The Other I

July 3, 2011

What would Marshall McLuhan have said?

Filed under: Just Stuff,Psychology, Philosophy & Personal Nonsense — theotheri @ 4:30 pm

Marshall McLuhan is responsible for recognizing how much “the message is the medium.”  In other words, the medium we use for communicating is itself part of the message.  Information communicated through the written page is quite different from parallel information delivered in person and face-to-face.  Poetry is a different medium from sculpture, the book is different from television, and communicate a subtly different message.

McLuhan died recently, so we must elaborate his ideas on our own.  Which I have been doing as I ponder the fact that Google is trying to launch another social networking site, while the younger generation is proclaiming that the phone and email are “obsolete.”

If the email is obsolete, what words should we use to describe television?  or radio?  or the book?  What words should we use to describe something as ancient as talking to each other, or communicating by drum beat across the forest?

I think “obsolete” is an obfuscating description, and rather misses the point.

These various media operate in different ways and subtly communicate different kinds of information.  They also almost certainly influence the formation of our very thought processes differently.

For example, Twitter can sum up the pithy insight and send it around the world.  But by definition it does not support a complex argument or discussion.  To the extent that it is used that way, it will make our thinking superficial and subject to the deadening influence of soundbites.  Much as I resonated to Obama’s “Yes we can!” clarion call, it would be frightening if that sums up a successful campaign for the presidency of the United States.

Social networks are in some ways a cross between blogging and tweeting.  Communications might be long or short, pithy or pathetic, personal or objective.  But all three of these media have a one-way potential.  I put an idea out there for anybody to read and respond to, but it is for anybody.   That means it is not for you individually.  I have not crafted the message for you particularly to understand.  It’s a global message that anybody is supposed to be able to understand.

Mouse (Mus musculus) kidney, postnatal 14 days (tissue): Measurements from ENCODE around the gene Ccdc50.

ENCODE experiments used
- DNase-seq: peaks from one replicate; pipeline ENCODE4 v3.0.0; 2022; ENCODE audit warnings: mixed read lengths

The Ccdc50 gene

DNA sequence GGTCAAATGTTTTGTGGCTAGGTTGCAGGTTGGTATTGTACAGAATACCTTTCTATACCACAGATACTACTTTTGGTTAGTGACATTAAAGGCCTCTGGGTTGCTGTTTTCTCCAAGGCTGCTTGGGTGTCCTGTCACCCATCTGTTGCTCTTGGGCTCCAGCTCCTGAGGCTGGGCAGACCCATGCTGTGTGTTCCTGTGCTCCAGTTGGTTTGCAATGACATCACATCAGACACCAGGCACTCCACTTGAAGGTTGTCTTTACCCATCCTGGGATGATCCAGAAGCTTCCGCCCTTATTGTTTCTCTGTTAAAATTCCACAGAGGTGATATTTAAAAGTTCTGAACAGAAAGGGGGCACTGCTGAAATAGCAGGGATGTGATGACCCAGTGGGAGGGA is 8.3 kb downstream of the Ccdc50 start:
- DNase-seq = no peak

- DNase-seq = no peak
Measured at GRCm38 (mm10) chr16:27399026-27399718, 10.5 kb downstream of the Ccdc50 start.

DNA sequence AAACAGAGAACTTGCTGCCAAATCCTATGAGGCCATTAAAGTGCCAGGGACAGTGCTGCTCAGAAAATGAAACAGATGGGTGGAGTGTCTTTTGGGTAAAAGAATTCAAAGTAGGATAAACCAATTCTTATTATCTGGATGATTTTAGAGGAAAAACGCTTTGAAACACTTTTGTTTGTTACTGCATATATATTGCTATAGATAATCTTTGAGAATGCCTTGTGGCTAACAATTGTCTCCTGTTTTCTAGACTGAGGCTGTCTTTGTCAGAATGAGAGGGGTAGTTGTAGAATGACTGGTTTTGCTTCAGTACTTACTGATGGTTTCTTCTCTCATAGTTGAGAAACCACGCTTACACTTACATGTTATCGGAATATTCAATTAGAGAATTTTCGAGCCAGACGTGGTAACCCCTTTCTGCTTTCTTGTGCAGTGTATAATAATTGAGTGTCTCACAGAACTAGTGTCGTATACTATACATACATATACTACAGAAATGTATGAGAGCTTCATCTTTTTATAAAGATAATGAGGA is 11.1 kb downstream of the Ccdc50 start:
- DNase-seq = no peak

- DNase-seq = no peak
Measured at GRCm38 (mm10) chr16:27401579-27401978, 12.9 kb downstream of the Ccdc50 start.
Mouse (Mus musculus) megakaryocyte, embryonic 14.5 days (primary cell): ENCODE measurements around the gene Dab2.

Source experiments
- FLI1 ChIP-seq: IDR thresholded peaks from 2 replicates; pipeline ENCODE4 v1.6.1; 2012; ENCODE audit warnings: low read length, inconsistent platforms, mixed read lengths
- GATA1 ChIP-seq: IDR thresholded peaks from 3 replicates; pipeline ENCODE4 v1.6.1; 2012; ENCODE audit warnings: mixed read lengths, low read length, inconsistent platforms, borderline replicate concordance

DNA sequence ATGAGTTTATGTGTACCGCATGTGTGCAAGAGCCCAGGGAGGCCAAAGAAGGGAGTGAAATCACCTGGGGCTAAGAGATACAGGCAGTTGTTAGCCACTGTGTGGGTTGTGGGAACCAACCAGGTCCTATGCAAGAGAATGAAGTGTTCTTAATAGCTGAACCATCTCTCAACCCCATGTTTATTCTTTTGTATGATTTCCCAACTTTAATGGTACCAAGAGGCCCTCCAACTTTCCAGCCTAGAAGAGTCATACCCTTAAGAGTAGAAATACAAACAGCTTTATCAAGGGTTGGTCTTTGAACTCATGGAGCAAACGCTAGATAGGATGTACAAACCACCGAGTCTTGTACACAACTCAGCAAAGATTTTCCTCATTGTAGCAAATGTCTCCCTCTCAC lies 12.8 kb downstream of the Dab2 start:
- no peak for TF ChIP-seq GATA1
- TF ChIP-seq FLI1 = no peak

And that means it severely limits my learning to communicate with a unique individual.  I’m not speaking in a whisper on the internet.  I’m  addressing the world using a megaphone.  That is a talent.  But so is being able to understand the unique individual.   Internet communication gives me experience in addressing the public.  It doesn’t do as much for helping me learn how to talk to that child curled up in a corner in tears.  Or the desperate young man on the edge of the bridge threatening to jump.

Email and the phone have the limitation and the advantage of being between individuals or a small group.  They are instantaneous, which I think is both their advantage and disadvantage.  One does not have to wait for the boat to arrive for the next letter.  You don’t even have to wait to turn the page or for the tv program to resume.  But the downside of instantaneous is that we don’t have time to think about our response.  We don’t walk away and ponder it.  It’s said and off it goes irrevocably across the air waves.

As I reflect on changes that have occurred even in my own sense of self, I who grew up in a house without a television, and who was middle-age before email was invented.  Being able to access the outside world 24 hours a day seems too often to focus my attention on how others may respond to what I think rather than my evaluating my own thoughts and decisions and action for myself.

In other words, I worry that too much public exposure dilutes our grounding in ourselves.

And this would be a terrible loss.  It would make us far too dependent on what others think.

And so, much as I obviously love blogging and the internet in general, I profoundly hope that emails and phones are not obsolete.  I hope radio is not obsolete.  I desperately hope books are not obsolete.  Even if we might read them on a Kindle instead of paper.  I hope long conversations between just two people are not obsolete.

I even hope long periods of silence alone in which I ponder my own small thoughts are not obsolete and survive the arrival of yet another social network.



  1. […] I have said – I have as good as given up on TV. I think its days are numbered. Today I was challenged by Terry on TheOtherI about some other media – so here are my […]


    Pingback by If the Message is the Medium, What am I Saying? « Wee Scoops — July 3, 2011 @ 10:08 pm | Reply

  2. Hi there – have posted a blog as a reply – although I haven’t touched on the half of it yet!


    Comment by sanstorm — July 3, 2011 @ 10:14 pm | Reply

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